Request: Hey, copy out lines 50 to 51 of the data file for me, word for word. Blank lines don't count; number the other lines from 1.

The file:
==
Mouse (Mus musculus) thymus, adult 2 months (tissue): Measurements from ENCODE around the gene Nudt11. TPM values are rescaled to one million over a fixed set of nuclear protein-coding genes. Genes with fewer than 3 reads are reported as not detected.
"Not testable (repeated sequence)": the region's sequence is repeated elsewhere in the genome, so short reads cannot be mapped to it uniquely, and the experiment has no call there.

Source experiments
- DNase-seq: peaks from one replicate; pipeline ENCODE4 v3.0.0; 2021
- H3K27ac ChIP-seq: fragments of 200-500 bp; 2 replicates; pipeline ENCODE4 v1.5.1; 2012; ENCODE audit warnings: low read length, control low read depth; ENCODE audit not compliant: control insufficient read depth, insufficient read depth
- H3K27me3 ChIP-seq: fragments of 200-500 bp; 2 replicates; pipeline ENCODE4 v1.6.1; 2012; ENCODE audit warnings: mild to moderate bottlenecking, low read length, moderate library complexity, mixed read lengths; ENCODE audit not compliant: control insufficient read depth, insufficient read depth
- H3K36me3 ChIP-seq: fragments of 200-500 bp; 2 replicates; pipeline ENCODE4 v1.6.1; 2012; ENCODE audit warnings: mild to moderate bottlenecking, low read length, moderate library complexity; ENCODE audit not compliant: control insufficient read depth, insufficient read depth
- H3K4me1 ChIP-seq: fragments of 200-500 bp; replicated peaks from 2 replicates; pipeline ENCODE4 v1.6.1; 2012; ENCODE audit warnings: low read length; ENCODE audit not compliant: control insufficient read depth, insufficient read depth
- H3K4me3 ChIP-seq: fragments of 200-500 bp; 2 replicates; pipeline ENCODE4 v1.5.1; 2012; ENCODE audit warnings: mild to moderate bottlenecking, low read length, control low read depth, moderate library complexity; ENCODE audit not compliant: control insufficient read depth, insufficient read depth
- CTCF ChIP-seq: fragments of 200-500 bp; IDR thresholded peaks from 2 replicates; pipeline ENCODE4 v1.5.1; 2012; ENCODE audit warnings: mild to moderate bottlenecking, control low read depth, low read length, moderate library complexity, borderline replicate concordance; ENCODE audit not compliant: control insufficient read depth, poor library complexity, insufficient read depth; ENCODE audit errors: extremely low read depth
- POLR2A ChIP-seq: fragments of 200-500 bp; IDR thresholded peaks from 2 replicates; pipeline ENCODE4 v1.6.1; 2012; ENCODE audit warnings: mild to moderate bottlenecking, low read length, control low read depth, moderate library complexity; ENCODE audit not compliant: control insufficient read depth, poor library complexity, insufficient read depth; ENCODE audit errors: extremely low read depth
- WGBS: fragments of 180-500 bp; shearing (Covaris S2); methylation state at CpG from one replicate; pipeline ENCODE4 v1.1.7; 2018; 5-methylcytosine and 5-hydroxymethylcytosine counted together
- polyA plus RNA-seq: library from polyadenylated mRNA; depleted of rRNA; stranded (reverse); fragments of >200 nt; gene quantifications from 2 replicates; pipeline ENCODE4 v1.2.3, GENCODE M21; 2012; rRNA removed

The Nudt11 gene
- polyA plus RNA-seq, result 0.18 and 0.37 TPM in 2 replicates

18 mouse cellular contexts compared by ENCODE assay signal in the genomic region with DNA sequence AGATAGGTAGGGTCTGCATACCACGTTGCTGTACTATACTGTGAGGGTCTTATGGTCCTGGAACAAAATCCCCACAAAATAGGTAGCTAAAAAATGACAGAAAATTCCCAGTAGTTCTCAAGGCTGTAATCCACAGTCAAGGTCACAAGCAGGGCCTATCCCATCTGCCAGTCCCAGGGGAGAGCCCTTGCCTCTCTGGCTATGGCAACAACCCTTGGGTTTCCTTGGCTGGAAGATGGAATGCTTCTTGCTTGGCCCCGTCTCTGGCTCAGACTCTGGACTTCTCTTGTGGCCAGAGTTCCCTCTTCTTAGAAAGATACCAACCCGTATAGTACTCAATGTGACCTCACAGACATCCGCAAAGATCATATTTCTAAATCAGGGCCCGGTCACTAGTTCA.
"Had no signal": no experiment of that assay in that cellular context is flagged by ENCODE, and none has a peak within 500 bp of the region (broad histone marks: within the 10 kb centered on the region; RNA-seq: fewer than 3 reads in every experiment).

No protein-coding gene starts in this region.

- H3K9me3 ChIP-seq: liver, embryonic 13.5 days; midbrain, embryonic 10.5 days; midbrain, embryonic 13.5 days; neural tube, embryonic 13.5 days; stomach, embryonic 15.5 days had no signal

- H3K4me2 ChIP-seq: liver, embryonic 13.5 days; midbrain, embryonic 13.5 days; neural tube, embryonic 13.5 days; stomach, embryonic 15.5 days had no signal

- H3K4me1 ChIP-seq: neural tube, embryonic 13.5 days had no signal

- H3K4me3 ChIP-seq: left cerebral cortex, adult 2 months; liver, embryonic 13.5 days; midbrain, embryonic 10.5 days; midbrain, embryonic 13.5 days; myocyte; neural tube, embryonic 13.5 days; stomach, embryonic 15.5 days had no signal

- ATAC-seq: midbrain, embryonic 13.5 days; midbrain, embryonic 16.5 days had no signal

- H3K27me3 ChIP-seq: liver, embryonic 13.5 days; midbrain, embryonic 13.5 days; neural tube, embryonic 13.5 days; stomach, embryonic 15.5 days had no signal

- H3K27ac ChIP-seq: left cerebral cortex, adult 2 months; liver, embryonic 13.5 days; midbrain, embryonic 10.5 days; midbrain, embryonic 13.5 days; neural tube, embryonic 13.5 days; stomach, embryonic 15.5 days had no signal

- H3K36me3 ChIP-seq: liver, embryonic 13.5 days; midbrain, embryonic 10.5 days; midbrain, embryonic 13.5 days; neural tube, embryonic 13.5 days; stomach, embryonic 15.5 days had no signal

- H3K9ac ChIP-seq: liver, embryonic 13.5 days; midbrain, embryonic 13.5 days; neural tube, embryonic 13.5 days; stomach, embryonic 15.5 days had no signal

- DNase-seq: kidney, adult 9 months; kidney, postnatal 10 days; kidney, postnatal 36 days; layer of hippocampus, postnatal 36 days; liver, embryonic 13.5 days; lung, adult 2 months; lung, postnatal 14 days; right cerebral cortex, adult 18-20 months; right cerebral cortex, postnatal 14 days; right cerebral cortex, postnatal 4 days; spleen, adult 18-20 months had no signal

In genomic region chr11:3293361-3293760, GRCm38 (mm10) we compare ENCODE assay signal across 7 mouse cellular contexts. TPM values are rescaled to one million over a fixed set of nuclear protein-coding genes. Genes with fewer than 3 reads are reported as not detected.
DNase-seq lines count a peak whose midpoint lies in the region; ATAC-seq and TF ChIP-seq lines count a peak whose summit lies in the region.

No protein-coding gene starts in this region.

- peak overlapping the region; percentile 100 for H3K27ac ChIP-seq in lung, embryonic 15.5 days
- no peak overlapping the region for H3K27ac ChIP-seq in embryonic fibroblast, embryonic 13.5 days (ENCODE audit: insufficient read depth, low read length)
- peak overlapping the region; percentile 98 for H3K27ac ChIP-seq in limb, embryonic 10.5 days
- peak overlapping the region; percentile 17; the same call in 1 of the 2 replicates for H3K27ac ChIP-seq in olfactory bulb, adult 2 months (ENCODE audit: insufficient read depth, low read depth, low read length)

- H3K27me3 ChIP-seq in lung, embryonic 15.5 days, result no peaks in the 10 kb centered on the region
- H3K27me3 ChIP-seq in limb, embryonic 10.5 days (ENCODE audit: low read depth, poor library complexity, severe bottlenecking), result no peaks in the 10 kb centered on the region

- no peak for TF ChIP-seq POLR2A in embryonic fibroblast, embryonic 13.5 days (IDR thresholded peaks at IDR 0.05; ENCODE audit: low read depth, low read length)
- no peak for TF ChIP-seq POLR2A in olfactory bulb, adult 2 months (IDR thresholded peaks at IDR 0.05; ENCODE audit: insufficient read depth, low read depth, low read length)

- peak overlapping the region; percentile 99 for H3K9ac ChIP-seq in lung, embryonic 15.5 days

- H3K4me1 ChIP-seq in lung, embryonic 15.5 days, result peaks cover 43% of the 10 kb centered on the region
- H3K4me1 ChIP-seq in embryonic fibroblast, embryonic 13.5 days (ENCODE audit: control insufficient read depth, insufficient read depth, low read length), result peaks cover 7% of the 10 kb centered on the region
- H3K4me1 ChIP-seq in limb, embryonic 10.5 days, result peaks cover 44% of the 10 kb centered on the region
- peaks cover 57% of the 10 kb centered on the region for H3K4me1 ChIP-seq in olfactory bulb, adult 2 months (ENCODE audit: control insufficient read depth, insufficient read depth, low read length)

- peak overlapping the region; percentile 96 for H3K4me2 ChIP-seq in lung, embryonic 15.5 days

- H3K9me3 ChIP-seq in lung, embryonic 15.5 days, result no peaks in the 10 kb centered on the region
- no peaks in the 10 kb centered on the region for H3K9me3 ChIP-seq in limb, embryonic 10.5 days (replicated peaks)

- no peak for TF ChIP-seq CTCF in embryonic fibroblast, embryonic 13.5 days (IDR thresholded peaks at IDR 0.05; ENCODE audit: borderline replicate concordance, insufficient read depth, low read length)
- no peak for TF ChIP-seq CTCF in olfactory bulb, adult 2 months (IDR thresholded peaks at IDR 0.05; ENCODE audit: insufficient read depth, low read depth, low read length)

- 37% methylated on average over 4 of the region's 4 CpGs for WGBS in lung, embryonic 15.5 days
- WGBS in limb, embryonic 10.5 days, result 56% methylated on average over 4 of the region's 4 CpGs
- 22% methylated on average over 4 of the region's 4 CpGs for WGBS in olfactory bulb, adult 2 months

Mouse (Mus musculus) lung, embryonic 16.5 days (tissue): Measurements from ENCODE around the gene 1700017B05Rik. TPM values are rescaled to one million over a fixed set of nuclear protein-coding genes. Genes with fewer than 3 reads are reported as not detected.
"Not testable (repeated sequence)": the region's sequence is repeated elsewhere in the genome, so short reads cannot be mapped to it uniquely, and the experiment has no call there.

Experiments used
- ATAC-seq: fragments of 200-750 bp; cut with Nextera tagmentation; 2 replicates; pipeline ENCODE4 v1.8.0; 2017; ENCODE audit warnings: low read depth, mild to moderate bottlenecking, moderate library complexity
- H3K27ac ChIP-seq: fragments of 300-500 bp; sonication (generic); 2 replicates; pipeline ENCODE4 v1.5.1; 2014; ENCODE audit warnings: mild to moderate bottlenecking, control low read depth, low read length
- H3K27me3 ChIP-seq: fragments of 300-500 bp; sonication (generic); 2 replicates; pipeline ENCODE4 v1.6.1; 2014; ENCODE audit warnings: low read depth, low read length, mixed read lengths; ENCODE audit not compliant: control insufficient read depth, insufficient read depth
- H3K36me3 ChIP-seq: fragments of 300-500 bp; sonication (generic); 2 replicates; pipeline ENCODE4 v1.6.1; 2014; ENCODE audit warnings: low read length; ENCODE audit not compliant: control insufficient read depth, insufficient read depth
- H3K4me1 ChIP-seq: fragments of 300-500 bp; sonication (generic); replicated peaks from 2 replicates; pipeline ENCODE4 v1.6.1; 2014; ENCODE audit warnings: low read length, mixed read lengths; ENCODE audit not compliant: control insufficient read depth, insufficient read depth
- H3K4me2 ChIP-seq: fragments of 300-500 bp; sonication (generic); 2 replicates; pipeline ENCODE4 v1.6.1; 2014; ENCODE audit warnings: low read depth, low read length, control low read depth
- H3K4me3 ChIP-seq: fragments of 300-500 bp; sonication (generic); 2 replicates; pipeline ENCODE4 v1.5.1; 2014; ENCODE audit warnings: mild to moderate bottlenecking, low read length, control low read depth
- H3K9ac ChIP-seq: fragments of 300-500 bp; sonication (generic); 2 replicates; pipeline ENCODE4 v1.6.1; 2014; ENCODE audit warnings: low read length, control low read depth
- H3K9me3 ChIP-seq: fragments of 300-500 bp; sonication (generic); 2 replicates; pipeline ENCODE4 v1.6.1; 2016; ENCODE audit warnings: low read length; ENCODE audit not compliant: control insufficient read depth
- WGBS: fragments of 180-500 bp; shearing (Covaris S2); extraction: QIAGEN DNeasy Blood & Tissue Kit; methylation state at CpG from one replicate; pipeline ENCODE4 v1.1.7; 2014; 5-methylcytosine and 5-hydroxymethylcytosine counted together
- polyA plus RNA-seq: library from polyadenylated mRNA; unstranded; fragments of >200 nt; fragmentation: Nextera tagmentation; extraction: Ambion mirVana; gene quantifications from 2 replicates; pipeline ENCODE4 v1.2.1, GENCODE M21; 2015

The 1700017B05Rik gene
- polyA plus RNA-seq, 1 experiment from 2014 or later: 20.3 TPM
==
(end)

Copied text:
- 37% methylated on average over 4 of the region's 4 CpGs for WGBS in lung, embryonic 15.5 days
- WGBS in limb, embryonic 10.5 days, result 56% methylated on average over 4 of the region's 4 CpGs